There’s five things that I think we look for when we see a high-producing call center and something in my call center that we really try to stress. And some of them might be self-explanatory but others might be a little bit, I don’t want to say off the wall, but a little unique. But number one is really measuring the proper metrics. Well, we are all and our industry as a whole is so stuck in service level, average handle time, ASA, talk time. And when we hit these metrics, so you know I have an 80/30 today with an average handle time under four minutes, so I had a great day. Well, the problem with that is the only thing that you’re measuring is the efficiency of your call centre and the efficiency of your reps. But you’re not listening to the customer experience at all.
So a high-producing contact centre, and I think one of the great contact centres now is starting to listen to the customer. That started with C-SAT and NPS scoring, but I think we can take that to the next level and really get into the speech analytics and looking at customer sentiment scores. So if you can benchmark a customer sentiment score and you’re raising those scores, plus having the efficiency of your call centre be… you know when you’re hitting those service levels, you’re hitting those telephony metrics. I think that’s kind of the new definition of a world-class centre and something that really you can benchmark from.
The other thing that we see kind of stresses in that education format, where your middle management run your call centre. If you have really strong supervisors, really strong team leads, you’re going to have a strong call centre. So making sure that you have a management training programme. Making sure you have ongoing education, not just for your reps but for your management. That you’re not just pulling a high-producing rep off the phones and putting them into a supervisory role, I think is really important.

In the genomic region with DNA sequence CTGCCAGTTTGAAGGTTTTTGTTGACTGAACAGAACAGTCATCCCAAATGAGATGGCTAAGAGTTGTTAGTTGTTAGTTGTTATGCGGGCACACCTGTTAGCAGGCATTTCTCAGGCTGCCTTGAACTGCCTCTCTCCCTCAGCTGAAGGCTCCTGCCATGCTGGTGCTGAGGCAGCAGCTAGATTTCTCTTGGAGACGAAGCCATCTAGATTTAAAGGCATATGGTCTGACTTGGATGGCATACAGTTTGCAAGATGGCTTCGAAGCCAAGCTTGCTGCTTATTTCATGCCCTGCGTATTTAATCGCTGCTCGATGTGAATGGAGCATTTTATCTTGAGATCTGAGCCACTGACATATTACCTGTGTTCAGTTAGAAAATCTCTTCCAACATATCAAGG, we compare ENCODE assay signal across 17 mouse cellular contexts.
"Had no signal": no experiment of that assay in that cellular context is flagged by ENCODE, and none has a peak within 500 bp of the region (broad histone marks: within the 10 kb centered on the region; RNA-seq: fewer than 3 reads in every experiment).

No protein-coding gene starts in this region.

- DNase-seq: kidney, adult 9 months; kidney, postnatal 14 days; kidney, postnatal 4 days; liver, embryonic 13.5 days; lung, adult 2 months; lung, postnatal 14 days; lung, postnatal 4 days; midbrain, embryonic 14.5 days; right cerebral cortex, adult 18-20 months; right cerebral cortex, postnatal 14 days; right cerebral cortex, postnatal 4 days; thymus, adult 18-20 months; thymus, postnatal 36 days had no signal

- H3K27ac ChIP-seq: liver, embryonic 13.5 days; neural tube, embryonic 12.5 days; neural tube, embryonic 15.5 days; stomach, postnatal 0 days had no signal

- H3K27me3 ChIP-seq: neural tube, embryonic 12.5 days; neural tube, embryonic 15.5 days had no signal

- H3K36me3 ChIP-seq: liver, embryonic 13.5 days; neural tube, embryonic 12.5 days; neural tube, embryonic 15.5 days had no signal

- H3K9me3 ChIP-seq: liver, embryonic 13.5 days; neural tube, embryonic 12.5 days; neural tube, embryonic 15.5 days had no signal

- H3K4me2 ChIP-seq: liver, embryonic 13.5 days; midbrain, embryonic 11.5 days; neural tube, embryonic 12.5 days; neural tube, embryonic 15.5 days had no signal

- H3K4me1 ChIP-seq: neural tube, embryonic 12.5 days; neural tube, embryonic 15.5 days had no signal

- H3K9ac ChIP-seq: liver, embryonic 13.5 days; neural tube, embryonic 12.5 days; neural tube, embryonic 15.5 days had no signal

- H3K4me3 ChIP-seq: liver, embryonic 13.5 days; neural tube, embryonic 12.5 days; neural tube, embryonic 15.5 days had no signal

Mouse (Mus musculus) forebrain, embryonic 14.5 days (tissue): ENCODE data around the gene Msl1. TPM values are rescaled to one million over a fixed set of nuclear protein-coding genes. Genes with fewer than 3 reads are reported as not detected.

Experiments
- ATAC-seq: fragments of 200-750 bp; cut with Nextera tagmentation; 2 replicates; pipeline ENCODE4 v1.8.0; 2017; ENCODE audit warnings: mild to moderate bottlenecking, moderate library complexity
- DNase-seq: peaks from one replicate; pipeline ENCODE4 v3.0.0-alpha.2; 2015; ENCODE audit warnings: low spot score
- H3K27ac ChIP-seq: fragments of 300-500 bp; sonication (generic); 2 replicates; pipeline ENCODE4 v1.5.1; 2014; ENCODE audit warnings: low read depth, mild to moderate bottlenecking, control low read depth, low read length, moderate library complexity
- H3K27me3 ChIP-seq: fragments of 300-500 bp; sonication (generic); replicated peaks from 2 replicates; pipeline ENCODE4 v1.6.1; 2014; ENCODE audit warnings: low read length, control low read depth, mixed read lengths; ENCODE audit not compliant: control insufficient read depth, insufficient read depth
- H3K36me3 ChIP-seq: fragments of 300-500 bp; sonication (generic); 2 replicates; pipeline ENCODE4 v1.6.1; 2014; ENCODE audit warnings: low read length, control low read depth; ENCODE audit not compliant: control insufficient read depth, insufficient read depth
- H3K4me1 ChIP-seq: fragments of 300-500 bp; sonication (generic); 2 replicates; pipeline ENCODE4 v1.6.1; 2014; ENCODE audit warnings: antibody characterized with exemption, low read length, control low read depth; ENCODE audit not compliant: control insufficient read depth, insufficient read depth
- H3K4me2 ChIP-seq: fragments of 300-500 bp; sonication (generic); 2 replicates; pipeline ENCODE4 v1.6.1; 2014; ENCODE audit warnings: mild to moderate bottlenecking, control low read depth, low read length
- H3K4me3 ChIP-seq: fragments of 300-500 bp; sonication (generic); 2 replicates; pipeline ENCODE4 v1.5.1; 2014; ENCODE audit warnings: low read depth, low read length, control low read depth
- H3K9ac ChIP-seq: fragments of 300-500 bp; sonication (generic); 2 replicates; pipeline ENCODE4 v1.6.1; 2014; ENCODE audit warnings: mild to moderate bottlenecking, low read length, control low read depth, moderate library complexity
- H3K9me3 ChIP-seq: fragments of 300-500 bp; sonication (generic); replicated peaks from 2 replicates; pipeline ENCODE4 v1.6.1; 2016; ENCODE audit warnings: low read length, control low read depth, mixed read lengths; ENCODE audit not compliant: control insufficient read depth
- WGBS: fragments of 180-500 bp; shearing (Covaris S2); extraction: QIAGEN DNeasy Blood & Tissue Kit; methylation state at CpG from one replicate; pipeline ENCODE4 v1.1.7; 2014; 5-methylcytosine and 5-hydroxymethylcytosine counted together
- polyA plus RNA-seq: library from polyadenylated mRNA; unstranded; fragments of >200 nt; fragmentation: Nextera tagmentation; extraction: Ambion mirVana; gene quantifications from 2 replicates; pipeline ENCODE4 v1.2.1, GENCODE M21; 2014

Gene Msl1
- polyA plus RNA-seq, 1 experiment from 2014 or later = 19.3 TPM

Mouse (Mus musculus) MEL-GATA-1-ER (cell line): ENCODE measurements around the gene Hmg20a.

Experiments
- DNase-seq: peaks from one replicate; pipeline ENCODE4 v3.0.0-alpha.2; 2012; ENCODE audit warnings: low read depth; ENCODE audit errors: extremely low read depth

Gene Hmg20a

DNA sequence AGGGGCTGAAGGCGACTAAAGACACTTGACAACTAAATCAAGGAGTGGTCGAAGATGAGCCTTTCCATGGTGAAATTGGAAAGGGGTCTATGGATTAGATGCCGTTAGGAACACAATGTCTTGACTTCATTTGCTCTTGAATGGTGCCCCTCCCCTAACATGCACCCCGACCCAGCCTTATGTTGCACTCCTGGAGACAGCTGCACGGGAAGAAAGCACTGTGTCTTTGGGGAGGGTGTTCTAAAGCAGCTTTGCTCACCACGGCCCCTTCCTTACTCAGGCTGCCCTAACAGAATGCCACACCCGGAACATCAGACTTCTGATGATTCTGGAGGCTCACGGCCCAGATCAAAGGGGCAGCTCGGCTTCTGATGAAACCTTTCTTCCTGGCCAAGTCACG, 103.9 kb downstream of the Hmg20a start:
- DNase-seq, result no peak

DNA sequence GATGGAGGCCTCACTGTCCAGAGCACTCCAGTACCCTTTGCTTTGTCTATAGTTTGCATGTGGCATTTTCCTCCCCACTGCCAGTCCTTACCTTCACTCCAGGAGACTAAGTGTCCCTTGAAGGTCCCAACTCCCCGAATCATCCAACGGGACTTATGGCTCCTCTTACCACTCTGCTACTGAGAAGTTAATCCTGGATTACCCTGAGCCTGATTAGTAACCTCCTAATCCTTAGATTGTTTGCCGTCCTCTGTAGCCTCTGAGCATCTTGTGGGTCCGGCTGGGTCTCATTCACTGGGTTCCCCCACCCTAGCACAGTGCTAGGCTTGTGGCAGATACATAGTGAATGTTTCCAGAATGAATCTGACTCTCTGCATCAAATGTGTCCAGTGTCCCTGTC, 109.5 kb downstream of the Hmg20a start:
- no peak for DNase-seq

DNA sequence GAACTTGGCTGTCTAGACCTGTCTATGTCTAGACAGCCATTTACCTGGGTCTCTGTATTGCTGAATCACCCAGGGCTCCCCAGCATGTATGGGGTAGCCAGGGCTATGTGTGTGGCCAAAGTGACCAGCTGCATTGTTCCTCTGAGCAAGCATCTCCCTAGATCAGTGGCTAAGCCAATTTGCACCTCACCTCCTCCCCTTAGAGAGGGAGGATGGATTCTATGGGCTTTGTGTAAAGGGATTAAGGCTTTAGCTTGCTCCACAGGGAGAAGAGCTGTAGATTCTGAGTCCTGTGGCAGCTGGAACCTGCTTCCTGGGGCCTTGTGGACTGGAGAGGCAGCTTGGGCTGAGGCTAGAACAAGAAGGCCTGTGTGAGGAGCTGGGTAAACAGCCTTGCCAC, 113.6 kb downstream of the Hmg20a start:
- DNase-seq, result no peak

Number three, and I know I’d like to talk about this a little bit more as we go on here, but number three is can you define your culture? And everybody talks about, hey, improving the culture. But nobody really knows what that means. So when you can define your culture and then you have the ability to hire, promote and incent off of that culture, it totally changes what your contact centre can be, from just saying, “Hey, I think this person’s really good. They’ve been in the contact industry for a long time.” That’s a really important part. And I know… I think we’re going to touch on that a little bit later.
Number four is it’s got to be fun, right? I mean the contact centre, and you can do things that you can’t do anywhere else. From having games going on constantly in the call centre to having something that the reps are getting up and out of their seat, I think is a really important thing. When you’re really looking at that occupancy number and dialling it down a little bit for a game or something in the call centre is important.
And the last one I have that I think is really important too is we do a very poor job as an industry as a whole with educating tone. When we educate, we educate where to click in the CRM and when a customer says this, you’re going to go to this and you’re telling this. But we don’t do a great job of actually using the tone of their voice. What words are we using? How are we saying it? Because my saying with my call centre is “the tone is the message”. And if your tone is poor, no matter what the experience or the message, and even if the customer gets what they want, if that tone was wrong, the experience was poor. So I think those are our five really core key metrics and things that people can strive to have a unique and a cool call center